Mortgage Foreclosure Timeline

Mortgage Foreclosure Timeline
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Last updated: December 2014

When you buy a house, you sign a mortgage and a note. A mortgage is a written agreement between a mortgage company or bank and a home buyer.The not is a promise to pay back the money the bank loaned you. If you do not pay your mortgage, the bank can try to take your home. The bank can also try to collect what you owe. This process is a mortgage foreclosure.

This timeline is only a general guide for a homeowner who chooses not to fight the foreclosure case. 

Before the bank can sue you for mortgage foreclosure, they must see if you qualify for a loan modification under the federal government’s Home Affordable Modification Program (HAMP). To qualify for HAMP, both you and the bank must be eligible.

0-4 Months

  • After 2 missed mortgage payments, the bank must give you 30 days to catch up. During this time, you should speak to a housing counselor. If the bank learns that you spoke with a counselor, you have have 30 more days to catch up.
  • 120 days after your first missed payment, foreclosure action may begin. This is the lawsuit brought by the bank to end your mortgage and take away your home.
  • The Sheriff or process server will serve you the foreclosure complaint. "Service" is the term for delivering legal papers to the opposing party in a case. If the Sheriff cannot find you, they can post a notice in a local newspaper.  You will have 30 days to respond.

4-6 Months

  • You have 90 days after you receive the foreclosure complaint to reinstate your mortgage. This right of reinstatement means that you can make all of your missed payments, plus all costs and fees. If you can do this, the foreclosure case against you is over. You may not be able to reinstate your mortgage again for 5 years.
  • You will receive a motion and a notice of motion.
    • The notice is a written announcement or warning, telling you when the court date is. You should go to court on that date. (See below).
    • The motion is what the bank is asking the court to do. If you have not filed an answer with court, you will get a Motion for Default.  If you have filed an answer, you will get a Motion for Summary Judgment.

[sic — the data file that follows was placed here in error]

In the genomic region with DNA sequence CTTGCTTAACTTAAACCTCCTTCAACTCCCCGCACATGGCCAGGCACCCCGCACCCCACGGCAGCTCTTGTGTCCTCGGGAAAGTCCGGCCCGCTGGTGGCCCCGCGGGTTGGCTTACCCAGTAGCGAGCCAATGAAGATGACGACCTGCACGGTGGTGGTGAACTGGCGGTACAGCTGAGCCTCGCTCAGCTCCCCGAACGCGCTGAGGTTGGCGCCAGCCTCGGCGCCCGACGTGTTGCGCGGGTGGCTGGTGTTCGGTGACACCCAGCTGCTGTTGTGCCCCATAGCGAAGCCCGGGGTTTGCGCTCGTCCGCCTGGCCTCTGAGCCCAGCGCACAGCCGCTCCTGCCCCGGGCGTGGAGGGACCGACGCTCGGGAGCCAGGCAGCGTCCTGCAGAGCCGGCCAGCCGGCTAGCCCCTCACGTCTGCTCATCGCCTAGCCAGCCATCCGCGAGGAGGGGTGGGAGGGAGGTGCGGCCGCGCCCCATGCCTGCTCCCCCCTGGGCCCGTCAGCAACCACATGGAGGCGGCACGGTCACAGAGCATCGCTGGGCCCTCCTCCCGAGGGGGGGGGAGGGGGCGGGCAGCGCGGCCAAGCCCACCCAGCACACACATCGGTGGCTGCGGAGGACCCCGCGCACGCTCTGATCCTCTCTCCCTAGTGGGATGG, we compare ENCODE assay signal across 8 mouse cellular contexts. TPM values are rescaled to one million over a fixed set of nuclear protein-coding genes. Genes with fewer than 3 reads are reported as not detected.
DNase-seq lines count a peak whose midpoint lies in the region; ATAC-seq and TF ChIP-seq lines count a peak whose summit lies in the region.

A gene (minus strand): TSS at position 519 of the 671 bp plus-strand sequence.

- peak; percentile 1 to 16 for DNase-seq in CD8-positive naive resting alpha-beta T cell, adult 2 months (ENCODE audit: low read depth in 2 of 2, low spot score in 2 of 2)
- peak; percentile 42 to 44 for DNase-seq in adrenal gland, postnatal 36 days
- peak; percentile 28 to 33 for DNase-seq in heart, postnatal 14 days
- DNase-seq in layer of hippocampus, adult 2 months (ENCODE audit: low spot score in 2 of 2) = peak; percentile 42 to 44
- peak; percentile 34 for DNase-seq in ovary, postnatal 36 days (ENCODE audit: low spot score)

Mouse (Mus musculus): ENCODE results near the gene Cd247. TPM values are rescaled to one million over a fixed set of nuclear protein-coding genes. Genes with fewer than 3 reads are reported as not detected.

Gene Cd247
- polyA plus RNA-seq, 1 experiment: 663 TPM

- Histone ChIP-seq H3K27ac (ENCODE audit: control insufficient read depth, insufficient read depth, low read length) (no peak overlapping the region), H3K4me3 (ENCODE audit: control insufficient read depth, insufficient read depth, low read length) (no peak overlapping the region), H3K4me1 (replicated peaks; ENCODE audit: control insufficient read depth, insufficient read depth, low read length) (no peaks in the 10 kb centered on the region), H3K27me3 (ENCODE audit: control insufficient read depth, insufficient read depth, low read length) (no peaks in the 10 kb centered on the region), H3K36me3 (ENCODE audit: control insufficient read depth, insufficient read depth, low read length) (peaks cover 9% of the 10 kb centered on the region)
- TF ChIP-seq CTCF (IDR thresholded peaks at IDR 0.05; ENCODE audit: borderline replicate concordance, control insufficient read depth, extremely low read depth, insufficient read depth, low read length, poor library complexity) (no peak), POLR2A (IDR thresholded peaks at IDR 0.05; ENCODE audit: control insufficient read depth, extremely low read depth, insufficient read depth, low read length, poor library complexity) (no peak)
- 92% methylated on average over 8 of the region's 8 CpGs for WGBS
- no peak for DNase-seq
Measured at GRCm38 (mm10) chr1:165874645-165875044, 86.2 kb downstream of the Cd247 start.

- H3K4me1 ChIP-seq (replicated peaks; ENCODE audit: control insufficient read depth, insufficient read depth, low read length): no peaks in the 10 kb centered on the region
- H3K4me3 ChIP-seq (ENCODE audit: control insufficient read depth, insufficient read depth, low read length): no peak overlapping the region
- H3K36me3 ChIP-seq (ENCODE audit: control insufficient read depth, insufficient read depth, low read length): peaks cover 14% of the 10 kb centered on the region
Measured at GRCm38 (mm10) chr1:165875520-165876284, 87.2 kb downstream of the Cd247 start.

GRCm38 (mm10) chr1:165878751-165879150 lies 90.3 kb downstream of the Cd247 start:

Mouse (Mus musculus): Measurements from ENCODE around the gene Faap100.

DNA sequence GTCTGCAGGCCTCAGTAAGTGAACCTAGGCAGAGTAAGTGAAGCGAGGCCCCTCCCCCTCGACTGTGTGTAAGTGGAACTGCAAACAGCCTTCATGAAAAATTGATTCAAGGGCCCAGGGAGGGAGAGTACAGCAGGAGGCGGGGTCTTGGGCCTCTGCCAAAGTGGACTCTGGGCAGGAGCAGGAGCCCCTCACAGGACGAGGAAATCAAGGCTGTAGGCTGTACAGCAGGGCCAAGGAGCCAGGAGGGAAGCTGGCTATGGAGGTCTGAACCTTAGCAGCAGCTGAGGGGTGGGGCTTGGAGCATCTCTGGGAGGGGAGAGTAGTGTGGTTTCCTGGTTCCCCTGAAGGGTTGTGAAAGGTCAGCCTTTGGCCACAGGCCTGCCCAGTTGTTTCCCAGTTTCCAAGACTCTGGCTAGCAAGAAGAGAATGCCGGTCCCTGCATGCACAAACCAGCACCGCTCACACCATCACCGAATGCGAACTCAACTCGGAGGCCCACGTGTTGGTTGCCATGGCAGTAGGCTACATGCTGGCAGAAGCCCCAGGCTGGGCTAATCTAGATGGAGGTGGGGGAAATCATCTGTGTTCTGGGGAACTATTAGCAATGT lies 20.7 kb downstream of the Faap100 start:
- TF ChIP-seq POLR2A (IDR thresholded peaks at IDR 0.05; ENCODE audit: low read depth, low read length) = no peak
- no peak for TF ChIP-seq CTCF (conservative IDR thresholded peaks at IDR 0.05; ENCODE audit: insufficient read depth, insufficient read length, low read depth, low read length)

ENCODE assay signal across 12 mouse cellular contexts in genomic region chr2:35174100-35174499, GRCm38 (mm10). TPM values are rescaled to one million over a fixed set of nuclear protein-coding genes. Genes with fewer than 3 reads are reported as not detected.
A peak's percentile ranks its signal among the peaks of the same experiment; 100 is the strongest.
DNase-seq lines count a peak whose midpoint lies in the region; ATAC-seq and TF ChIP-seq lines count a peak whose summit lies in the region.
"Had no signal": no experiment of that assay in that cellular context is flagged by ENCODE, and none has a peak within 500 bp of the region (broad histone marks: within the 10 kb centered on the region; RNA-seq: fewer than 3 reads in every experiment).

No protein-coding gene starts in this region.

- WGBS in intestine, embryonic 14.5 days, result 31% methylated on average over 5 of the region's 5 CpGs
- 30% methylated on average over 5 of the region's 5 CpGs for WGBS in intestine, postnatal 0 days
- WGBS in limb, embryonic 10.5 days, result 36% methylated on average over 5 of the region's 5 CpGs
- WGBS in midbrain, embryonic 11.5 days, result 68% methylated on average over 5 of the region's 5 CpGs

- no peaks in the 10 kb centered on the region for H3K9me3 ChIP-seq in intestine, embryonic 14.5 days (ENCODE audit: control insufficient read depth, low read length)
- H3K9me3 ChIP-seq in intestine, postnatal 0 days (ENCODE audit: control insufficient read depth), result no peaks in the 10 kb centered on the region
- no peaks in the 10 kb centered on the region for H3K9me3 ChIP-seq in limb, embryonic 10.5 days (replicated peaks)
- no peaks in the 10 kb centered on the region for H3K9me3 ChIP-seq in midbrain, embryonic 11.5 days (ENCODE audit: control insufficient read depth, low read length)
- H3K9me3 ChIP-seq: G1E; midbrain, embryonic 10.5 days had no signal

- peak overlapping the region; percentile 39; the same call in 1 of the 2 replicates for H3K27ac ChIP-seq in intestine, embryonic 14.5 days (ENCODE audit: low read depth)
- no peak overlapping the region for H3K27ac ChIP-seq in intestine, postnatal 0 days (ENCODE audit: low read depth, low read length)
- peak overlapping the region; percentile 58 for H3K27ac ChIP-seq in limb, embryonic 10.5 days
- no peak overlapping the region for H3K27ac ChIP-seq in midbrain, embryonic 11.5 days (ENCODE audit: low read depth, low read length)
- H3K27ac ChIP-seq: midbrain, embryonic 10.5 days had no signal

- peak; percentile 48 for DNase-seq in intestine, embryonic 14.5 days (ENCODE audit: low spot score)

6-8 Months

  • At court you may ask the judge for more time to hire a lawyer or complete the forms you need to represent yourself and answer the bank's complaint.
  • The judge may hear the bank's motion for default or summary judgment.
  • If the judge agrees, the bank must show the court:
    • A history of your mortgage payments
    • Proof that the bank gave you options to save your home
    • The status of any pending loan modification application
  • If you lose the hearing, the judge will sign a judgment of foreclosure against you. The judgment may state that:
    • You did not pay your mortgage;
    • The bank has a right to foreclose; and
    • The total amount you owe on the mortgage, including any costs and fees.
  • Once the judge signs a judgment of foreclosure, your redemption period begins. This period gives you time to pay off the mortgage, court costs, attorney fees and taxes.

Your redemption period ends:

  • 7 months after you are given the foreclosure complaint, if you are living in the home;
  • 6 months after you are given the foreclosure complaint, if you are not living in the home; or
  • 3 months after you get the judgment of foreclosure, whichever is later.

8 to 10 Months

Before the foreclosure sale of your property takes place, the bank must:

  • Publish a notice of sale in a local newspaper. The notice must be in the real estate section and should appear at least 3 weeks in a row.
  • Check if you qualify for a loan modification under the federal government’s Home Affordable Modification Program (HAMP). If they do not, a foreclosure sale may not be valid.

8-11 Months

A judge will usually confirm a foreclosure sale unless you can prove one of the following:

  • Notice was not given in the right way
  • The terms of sale were unreasonable
  • The sale was conducted fraudulently (in a dishonest way)
  • Justice was not done
  • The lender violated HAMP requirements

10-12 Months

The home is sold. The sale is confirmed. You no longer have the right to stay in your home and the bank can ask the court to have the sheriff remove you from the property, if you do not do so by yourself.

If the bank sold the house for less than you owe, you might have to pay the difference.

After You Have Left the Property

The foreclosure deed, a written document of foreclosure, becomes public record.

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